Editorial: After Dallas, we need not be at odds with each other

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Dallas Police Chief David Brown receives a hug during a vigil in Thanks-Giving Square in Dallas, Texas, on Friday, following the shootings during a peaceful protest on July 7 which left 5 police officers dead. / AFP PHOTO / Laura Buckman

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We are at odds with each other only if we allow foolish people to think and speak for us.

The five police officers killed in Dallas on Thursday were not casualties in some fictitious “war on cops.” They were five honorable men and women, doing the most dangerous job in America, killed by a sniper who represented nobody but himself.

By the same token, questionable police-involved shootings of two African-American men just a few days earlier — one in Louisiana, the other in Minnesota — were by no means proof or confirmation that the police are the enemy of black people and other minorities, though we have heard that said often enough.

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Yes, the fatal shootings in Louisiana and Minnesota have raised legitimate criticisms, once again, that African-Americans are not always treated the same by the police. The top elected official in Minnesota, Gov. Mark Dayton, said he doubted Philando Castile would have been shot had he been white. But survey after survey shows that show African-Americans, like other Americans, are damn glad to have the police patrolling their streets and answering their 911 calls.

It is possible to have tremendous regard for law enforcement and mourn the death of every officer killed in the line of duty, as we believe most Americans do, while still demanding the police be held to higher standards. We need not choose sides. We can stand with the police, as we must, and hold them accountable, too.

“There will be a temptation to let our anger harden our divisions,” U.S. House Speaker Paul Ryan said  after the Dallas shootings, striking the right tone. “Let’s not let that happen. There’s going to be a temptation to let our anger send us further into our corners. Let’s not let that happen.”

Ryan even obliquely acknowledged the anger of police critics. “Every member of this body,” he said in remarks on the House floor, “wants a world in which people feel safe regardless of the color of their skin. And that’s not how people are feeling these days.”

It is not unwarranted feeling. The vast majority of interactions between the police and civilians go down reasonably enough, but there is compelling evidence the police are more likely to use force against an African American — and not just because blacks are more frequently involved in criminal activity. A study released Friday by the Center for Policing Equity, a New York-based think tank, concludes that although officers employ force in less than 2 percent of interactions with civilians, they are three times more likely to use force against blacks than against whites.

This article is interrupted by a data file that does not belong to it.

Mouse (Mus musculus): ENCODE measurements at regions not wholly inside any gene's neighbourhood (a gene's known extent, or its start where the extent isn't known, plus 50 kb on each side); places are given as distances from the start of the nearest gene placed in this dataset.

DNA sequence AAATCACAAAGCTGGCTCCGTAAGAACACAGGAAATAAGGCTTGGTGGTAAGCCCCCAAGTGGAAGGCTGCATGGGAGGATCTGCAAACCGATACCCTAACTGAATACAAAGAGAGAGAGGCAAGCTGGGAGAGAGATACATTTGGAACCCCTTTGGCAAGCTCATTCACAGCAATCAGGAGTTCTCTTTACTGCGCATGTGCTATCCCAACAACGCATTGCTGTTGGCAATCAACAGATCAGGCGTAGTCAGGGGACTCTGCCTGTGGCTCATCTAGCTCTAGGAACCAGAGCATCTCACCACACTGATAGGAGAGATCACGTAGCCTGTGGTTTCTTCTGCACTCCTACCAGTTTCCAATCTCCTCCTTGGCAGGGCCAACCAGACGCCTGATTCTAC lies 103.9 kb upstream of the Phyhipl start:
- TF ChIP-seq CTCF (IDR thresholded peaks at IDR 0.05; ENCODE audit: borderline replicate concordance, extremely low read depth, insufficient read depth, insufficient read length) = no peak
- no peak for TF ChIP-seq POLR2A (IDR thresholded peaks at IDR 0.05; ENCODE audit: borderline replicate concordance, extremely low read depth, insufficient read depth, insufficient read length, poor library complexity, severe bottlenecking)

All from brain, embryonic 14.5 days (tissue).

Gov. Bruce Rauner struck a similarly thoughtful and unifying note, also just hours after the Dallas shootings. He called the “ambush attack” on the officers “outrageous” and urged “respect and support” for the police. But at the same time, he made a point of saying, “The shootings in Louisiana and Minnesota that led to last night’s protests are deeply distressing.”

The measure of a leader often is found in what he or she says in the first hours of a crisis. While Ryan and Rauner rose to the occasion, plenty of others did not. Most notably, a former Illinois congressman who now hosts a radio show — why bother to name him — tweeted out: “This is now war. Watch out Obama. Watch out black lives matter punks. Real America is coming after you.”

How helpful.

In truth, Thursday night’s march in Dallas, to protest the shootings in Louisiana and Minnesota, was markedly peaceful, so much so that police officers posed for smiling photos with protesters. The officers most certainly did not necessarily agree with all the protesters had to say, but they were there to defend the protesters’ right to say it. The cops were doing their job, and the protesters, in a way, were doing theirs.

It was a quintessentially American exercise in peaceable free speech. To blame the protest march for the sniper who hailed down death is absurd.

“The blame lies with the people who committed these vicious acts, and no one else,” Speaker Ryan also said Friday.

While we appreciate the Speaker’s good sense on this occasion, we can’t help but add that the blame for Dallas lies as well with our nation’s shamefully lax gun laws, which Ryan has done nothing serious to fix.

We’d like to give the final word to Dallas Police Chief David Brown, whose heart clearly was breaking Friday morning as he struggled to find something hopeful to say.

“All I know,” Chief Brown said, “is that this must stop, this divisiveness between the police and our citizens.”

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